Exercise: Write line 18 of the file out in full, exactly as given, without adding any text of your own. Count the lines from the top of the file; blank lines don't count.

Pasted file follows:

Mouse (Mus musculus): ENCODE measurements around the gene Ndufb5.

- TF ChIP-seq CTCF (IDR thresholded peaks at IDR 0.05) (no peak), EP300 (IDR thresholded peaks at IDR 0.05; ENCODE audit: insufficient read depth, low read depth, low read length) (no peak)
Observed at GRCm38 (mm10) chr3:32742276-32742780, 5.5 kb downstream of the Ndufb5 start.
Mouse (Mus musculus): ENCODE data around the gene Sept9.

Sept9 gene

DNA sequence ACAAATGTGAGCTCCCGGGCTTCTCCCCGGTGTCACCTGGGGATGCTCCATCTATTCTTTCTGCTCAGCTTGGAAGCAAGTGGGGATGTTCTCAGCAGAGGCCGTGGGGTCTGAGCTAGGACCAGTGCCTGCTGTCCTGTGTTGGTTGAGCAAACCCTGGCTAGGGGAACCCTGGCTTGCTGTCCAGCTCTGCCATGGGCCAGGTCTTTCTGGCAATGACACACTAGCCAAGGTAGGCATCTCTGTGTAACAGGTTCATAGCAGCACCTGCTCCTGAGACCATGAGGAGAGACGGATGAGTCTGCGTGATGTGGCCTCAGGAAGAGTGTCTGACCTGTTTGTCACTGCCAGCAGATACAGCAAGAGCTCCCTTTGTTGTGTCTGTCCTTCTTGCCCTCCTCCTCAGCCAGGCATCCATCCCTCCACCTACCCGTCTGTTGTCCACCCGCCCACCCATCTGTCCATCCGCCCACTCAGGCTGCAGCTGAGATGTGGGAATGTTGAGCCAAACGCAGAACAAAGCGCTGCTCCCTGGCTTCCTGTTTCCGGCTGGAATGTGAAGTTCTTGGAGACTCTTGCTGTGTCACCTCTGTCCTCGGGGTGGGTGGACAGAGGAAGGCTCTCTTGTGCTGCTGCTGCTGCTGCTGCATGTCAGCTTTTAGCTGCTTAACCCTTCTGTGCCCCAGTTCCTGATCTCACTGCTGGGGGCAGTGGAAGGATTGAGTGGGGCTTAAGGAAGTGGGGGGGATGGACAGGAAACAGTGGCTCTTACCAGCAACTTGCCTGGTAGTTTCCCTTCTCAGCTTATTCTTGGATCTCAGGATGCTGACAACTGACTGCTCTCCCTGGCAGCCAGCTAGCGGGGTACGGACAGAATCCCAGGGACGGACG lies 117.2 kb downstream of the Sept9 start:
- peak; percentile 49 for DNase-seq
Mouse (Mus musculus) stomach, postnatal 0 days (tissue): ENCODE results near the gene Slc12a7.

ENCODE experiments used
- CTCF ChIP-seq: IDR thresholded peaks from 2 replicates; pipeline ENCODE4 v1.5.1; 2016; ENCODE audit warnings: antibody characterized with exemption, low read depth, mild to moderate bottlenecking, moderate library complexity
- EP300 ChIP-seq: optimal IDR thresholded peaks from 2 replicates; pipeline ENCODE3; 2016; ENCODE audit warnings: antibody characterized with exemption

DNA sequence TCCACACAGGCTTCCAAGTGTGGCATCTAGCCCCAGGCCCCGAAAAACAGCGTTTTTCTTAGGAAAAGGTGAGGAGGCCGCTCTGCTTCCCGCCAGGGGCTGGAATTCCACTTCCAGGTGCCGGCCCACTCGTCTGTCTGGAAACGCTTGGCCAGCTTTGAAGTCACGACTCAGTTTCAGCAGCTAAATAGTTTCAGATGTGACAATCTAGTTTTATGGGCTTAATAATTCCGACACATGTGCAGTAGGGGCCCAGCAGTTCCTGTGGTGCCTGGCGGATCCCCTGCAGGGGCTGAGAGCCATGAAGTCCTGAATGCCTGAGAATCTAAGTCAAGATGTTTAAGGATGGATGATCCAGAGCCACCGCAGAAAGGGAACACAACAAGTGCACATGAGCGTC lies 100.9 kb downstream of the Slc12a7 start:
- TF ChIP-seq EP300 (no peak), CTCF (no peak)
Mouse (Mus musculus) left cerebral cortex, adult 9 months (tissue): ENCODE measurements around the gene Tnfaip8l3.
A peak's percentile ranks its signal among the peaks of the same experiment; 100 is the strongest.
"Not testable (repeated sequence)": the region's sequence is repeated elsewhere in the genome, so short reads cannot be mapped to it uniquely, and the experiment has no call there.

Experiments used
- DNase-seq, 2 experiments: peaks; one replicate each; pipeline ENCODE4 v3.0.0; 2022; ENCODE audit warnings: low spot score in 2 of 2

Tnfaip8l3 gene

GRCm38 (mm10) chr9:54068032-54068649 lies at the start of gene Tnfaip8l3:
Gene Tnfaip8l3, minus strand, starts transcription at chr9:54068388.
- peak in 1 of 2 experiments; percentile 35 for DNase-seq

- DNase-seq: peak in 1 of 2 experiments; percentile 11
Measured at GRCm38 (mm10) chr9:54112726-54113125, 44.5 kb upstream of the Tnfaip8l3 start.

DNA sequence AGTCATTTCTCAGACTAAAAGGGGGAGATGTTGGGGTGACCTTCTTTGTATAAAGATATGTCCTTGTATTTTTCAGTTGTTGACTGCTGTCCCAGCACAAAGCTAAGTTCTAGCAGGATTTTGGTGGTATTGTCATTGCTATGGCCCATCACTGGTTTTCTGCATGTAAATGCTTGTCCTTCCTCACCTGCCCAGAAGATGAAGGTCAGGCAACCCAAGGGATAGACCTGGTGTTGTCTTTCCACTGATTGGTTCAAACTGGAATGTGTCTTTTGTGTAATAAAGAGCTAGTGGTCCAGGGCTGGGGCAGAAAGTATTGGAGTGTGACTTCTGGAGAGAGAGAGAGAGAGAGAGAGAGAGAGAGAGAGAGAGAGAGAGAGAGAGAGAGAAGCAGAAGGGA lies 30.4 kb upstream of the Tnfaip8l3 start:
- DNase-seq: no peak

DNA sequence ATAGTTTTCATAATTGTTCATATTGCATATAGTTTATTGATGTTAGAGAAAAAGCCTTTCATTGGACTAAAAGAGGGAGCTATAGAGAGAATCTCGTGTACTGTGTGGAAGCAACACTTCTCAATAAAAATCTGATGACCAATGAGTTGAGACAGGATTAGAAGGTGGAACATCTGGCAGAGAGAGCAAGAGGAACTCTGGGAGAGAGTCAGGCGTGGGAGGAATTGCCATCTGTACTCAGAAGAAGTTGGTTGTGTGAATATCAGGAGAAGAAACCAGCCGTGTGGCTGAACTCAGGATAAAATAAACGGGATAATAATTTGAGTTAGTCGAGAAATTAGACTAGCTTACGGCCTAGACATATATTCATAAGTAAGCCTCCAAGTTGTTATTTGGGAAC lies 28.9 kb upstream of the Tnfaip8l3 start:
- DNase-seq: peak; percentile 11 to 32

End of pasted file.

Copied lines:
- DNase-seq, 2 experiments: peaks; one replicate each; pipeline ENCODE4 v3.0.0; 2022; ENCODE audit warnings: low spot score in 2 of 2